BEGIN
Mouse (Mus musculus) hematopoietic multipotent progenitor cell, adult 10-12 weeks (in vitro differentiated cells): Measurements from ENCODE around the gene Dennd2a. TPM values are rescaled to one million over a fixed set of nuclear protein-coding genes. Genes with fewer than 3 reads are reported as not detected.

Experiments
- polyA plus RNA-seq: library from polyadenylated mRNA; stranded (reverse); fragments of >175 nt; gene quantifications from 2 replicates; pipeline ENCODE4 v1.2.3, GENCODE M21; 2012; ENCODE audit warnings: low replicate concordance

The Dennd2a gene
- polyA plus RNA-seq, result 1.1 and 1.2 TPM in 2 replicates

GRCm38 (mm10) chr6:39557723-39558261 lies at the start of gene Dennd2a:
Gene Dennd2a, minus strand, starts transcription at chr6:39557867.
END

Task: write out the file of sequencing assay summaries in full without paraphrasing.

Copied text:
Mouse (Mus musculus) hematopoietic multipotent progenitor cell, adult 10-12 weeks (in vitro differentiated cells): Measurements from ENCODE around the gene Dennd2a. TPM values are rescaled to one million over a fixed set of nuclear protein-coding genes. Genes with fewer than 3 reads are reported as not detected.

Experiments
- polyA plus RNA-seq: library from polyadenylated mRNA; stranded (reverse); fragments of >175 nt; gene quantifications from 2 replicates; pipeline ENCODE4 v1.2.3, GENCODE M21; 2012; ENCODE audit warnings: low replicate concordance

The Dennd2a gene
- polyA plus RNA-seq, result 1.1 and 1.2 TPM in 2 replicates

GRCm38 (mm10) chr6:39557723-39558261 lies at the start of gene Dennd2a:
Gene Dennd2a, minus strand, starts transcription at chr6:39557867.